Kashimawo sighs as she opens her eyes. She can hear someone coming up the stairs. Sure enough, the handle turns and Eddy bounds into the room “Aunt Kash, mommy said you should get ready for church o.” He jumps on the bed and snuggles in. Kashimawo smiles a little “Eddie, a door is for knocking besides-“ She pokes at his belly and he squeals in laughter “You don’t know how to greet eh?” He’s laughing as he rolls on top of her, his back over her chest, perhaps expecting that she was about to draw up her hands and knees, keeping him balanced on them.
Kashimawo rolled her eyes at the thought “Eddy, get off me, go and finish your food.” He laughs again. Ayo, they had named him, meaning Joy. Kashimawo always thought of the name as fitting but Eddy stuck when Ayo had preferred his other name to his first name and their parents were too radical not to indulge him, except their mother anyway.
“Ayo!” The call is sharp and has Eddy scrambling away from her and out of the bed, leaving her with a grin “Bye bye!” He stops with the door open and says loudly for their mother’s benefit “Mommy said you should get ready o!” With that, he slams the door, muffling the voice of their mother as she yells.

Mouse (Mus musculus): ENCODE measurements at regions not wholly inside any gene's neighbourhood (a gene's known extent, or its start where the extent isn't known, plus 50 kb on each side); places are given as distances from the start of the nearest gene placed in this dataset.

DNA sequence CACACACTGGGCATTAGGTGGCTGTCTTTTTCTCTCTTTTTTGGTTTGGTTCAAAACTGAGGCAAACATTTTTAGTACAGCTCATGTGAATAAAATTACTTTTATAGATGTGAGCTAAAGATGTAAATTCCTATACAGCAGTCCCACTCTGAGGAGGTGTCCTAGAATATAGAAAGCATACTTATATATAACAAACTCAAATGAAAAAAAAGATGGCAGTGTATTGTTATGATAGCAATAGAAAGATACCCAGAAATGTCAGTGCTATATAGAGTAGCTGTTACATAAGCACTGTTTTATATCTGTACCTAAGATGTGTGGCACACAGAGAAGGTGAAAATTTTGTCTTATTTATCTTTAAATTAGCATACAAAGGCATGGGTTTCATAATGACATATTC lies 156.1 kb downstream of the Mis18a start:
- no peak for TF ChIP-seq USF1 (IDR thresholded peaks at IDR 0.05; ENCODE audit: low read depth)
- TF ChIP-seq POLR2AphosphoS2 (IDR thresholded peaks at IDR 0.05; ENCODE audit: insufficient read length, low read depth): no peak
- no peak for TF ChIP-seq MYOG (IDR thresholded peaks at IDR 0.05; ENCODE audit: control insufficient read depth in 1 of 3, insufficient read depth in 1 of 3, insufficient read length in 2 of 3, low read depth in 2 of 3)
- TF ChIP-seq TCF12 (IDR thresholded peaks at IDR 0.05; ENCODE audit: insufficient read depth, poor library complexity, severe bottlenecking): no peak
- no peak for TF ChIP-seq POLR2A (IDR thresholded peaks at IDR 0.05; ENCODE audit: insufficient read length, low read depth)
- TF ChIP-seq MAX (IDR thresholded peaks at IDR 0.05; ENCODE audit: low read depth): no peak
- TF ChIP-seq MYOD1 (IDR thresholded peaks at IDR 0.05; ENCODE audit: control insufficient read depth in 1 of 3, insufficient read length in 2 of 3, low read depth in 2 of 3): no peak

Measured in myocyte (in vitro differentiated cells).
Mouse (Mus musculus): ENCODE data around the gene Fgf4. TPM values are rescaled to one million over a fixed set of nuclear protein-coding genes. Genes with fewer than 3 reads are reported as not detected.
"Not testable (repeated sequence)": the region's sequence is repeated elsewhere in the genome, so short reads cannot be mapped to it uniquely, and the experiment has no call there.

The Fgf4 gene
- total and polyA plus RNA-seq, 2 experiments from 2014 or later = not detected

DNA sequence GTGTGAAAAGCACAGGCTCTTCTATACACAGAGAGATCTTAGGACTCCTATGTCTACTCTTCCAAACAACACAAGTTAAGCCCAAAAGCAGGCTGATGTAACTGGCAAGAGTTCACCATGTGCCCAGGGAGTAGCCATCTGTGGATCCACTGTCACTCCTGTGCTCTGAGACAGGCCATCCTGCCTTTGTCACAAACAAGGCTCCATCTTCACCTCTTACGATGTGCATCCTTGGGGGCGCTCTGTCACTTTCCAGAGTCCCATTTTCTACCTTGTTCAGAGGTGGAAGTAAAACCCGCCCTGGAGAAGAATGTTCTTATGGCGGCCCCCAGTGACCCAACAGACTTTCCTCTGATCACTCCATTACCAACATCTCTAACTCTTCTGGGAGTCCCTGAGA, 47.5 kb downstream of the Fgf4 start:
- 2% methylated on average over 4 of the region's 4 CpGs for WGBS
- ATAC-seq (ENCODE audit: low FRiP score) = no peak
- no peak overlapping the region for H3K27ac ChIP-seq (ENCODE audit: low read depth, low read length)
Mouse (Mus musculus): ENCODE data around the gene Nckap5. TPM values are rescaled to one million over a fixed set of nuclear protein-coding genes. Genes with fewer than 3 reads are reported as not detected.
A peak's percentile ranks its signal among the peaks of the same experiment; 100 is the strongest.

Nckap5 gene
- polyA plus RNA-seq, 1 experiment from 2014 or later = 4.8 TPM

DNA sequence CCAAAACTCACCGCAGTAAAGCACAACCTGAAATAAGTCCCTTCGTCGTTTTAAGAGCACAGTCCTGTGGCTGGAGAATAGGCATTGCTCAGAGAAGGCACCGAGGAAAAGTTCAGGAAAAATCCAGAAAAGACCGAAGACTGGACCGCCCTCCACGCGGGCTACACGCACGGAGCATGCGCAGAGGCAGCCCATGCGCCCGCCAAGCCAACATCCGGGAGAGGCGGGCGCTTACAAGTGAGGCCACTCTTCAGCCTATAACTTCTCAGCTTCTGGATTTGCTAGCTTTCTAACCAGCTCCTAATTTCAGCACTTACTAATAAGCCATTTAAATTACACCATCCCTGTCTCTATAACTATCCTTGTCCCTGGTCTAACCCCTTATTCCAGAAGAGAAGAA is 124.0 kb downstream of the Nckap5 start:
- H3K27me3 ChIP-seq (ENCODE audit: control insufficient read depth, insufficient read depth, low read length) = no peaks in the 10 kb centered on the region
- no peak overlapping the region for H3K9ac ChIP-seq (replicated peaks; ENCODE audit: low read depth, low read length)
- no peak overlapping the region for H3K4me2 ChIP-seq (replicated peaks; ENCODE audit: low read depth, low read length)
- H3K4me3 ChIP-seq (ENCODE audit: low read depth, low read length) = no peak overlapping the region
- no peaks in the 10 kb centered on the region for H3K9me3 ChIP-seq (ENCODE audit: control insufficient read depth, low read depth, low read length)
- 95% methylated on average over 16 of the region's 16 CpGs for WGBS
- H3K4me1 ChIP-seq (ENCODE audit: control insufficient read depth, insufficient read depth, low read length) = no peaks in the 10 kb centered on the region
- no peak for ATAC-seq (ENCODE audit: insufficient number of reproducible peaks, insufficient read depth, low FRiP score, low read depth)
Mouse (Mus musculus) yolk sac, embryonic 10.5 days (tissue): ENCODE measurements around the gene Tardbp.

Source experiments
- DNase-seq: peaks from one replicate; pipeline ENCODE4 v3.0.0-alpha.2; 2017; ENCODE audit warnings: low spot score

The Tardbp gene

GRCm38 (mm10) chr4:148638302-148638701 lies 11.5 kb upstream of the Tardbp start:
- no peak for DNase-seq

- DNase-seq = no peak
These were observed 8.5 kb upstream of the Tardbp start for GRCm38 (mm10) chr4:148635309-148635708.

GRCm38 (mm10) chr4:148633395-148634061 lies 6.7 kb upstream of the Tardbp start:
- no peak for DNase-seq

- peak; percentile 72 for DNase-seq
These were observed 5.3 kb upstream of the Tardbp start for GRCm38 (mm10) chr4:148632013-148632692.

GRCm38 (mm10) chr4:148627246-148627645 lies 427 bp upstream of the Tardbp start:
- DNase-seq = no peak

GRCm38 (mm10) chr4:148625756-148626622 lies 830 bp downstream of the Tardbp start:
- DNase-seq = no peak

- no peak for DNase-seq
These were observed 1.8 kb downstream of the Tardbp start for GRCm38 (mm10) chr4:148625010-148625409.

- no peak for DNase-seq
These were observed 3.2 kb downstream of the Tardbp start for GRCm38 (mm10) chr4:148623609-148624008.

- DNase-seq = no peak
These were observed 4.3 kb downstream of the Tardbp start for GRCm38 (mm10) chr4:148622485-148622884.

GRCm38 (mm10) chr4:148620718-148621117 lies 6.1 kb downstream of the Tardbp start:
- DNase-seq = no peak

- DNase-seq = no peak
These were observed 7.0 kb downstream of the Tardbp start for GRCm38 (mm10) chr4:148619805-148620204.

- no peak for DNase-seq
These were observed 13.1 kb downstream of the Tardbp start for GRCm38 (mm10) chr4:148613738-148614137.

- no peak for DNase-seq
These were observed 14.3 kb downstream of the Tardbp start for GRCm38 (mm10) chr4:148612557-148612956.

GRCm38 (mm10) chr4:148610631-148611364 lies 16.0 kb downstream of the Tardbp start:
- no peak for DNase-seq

“Why do you think an abiku should know?” Kashimawo asked suddenly in the silence.
Dumebi blinked sleepily “Hmm?”
“Why do you think an abiku should understand what you’re saying?” Kashimawo repeated.
Dumebi shrugged “If the child is born again and again-”
“You know it’s just a myth right?” Kashimawo cut in with a smile. Dumebi glared at her.
“For the sake of argument, let’s pretend for a moment that it’s true.”
“Which we know it’s not.”
“Can you stop arguing for a moment and listen?”
Kashimawo chuckled and raised her hands in mock surrender “Okay, okay, I’m listening.”
“The child keeps getting reborn…to the same household. I’m thinking, when does home start losing its beauty in the eyes of the child?”
“I don’t follow.”